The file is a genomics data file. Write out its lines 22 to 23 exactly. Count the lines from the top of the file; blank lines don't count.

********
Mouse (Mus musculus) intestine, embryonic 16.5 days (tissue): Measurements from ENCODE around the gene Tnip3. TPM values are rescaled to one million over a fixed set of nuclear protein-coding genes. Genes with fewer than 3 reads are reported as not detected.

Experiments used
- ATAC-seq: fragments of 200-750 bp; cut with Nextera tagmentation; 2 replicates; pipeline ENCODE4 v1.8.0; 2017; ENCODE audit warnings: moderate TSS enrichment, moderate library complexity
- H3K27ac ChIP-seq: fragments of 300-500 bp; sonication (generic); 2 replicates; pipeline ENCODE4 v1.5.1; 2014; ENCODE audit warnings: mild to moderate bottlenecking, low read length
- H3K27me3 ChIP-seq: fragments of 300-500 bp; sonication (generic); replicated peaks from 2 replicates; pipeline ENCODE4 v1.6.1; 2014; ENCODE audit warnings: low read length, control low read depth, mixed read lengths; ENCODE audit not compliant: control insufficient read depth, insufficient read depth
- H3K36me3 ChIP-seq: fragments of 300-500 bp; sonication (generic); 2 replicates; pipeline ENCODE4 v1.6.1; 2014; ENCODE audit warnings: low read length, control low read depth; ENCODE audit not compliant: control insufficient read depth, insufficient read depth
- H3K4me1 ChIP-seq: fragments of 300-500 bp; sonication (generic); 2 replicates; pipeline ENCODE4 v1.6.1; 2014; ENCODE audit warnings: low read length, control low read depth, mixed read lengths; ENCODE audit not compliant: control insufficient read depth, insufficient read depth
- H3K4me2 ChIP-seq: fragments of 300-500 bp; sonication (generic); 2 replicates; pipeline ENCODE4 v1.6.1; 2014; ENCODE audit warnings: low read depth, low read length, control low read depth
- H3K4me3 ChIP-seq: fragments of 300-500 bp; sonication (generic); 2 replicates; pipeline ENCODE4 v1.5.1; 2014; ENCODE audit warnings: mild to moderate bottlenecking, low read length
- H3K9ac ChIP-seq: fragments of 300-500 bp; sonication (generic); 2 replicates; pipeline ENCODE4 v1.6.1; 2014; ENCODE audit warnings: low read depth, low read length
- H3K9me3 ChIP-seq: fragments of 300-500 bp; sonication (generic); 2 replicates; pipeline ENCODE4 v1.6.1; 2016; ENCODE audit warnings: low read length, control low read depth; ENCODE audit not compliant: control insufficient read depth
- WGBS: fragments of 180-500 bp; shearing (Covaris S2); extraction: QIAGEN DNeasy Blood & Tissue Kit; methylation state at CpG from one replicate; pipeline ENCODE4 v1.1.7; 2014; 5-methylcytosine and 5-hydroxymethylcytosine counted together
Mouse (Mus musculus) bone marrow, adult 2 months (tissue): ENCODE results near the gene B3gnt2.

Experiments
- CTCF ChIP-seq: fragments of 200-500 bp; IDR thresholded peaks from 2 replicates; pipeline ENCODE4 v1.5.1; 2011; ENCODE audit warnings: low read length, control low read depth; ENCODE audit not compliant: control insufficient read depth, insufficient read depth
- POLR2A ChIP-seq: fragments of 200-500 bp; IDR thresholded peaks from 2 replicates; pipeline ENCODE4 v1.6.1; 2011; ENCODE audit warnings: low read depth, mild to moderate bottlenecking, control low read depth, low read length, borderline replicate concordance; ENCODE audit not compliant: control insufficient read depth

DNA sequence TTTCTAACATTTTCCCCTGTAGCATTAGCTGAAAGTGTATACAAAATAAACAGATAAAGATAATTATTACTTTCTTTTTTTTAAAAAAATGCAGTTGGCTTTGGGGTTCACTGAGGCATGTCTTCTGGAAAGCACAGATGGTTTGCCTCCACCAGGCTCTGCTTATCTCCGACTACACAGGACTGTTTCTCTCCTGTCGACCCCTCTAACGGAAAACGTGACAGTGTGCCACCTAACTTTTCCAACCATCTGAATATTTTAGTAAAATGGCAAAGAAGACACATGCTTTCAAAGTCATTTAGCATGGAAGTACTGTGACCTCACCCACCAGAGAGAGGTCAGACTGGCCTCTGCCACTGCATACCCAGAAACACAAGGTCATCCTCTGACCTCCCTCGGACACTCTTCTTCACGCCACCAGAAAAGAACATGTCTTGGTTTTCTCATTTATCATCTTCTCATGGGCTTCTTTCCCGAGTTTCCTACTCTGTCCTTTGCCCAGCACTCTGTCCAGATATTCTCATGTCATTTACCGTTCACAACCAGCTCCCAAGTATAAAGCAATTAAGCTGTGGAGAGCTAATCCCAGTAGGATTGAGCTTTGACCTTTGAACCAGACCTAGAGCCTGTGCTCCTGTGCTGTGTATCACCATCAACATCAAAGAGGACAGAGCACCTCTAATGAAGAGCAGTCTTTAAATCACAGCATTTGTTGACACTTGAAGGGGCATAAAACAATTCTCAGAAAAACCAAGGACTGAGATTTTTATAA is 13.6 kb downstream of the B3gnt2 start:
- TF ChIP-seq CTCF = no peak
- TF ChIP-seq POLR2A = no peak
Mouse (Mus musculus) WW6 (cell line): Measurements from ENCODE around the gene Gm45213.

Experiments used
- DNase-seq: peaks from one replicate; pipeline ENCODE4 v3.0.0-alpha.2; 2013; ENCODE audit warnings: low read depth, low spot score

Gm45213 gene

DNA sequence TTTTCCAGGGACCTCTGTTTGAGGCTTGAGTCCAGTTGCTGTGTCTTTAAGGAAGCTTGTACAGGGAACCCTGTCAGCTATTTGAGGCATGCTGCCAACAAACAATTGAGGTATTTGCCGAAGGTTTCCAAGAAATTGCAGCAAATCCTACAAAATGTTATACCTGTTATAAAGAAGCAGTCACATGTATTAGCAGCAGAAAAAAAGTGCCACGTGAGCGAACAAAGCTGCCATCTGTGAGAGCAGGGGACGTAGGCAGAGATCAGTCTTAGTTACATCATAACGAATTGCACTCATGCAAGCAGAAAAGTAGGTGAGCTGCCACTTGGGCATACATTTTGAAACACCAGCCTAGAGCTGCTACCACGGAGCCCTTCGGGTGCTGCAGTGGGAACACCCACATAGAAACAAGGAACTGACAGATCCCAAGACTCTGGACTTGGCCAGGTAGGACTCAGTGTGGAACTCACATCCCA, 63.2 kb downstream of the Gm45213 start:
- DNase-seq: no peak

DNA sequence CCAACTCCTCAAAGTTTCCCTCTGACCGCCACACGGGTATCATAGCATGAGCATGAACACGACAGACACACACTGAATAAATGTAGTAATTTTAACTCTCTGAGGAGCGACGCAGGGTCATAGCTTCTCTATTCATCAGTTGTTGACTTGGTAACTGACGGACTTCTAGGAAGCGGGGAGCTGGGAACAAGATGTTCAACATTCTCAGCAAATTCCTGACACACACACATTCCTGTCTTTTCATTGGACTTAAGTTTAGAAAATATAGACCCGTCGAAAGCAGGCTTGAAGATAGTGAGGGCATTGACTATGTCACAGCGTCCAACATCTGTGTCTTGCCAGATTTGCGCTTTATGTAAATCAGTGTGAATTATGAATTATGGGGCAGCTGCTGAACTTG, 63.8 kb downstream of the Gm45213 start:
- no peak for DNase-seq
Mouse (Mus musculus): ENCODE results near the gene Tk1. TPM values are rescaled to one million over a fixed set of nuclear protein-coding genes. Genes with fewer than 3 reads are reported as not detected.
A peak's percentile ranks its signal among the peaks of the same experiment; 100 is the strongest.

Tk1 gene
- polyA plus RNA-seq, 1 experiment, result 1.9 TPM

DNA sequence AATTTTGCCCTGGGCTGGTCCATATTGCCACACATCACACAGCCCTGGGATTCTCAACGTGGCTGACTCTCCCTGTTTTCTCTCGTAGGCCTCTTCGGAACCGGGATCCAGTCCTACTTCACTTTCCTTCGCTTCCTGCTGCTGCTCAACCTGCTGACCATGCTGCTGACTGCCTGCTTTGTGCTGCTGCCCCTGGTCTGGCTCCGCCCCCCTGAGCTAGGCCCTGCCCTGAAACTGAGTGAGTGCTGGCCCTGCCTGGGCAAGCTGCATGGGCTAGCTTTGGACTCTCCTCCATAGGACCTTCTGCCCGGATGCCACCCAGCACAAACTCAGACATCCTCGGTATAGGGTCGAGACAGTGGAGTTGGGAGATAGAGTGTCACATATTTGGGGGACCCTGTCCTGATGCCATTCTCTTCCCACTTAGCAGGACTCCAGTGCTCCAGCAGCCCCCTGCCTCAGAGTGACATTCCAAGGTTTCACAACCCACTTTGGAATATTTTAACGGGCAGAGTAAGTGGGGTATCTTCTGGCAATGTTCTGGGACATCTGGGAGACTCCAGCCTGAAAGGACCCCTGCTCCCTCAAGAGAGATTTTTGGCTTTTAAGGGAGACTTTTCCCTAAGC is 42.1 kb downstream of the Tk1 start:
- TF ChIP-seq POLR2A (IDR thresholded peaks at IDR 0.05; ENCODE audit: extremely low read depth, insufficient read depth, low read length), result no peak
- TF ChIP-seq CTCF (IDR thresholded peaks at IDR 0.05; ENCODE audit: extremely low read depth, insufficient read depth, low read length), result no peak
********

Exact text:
- DNase-seq: peaks from one replicate; pipeline ENCODE4 v3.0.0-alpha.2; 2013; ENCODE audit warnings: low read depth, low spot score

Gm45213 gene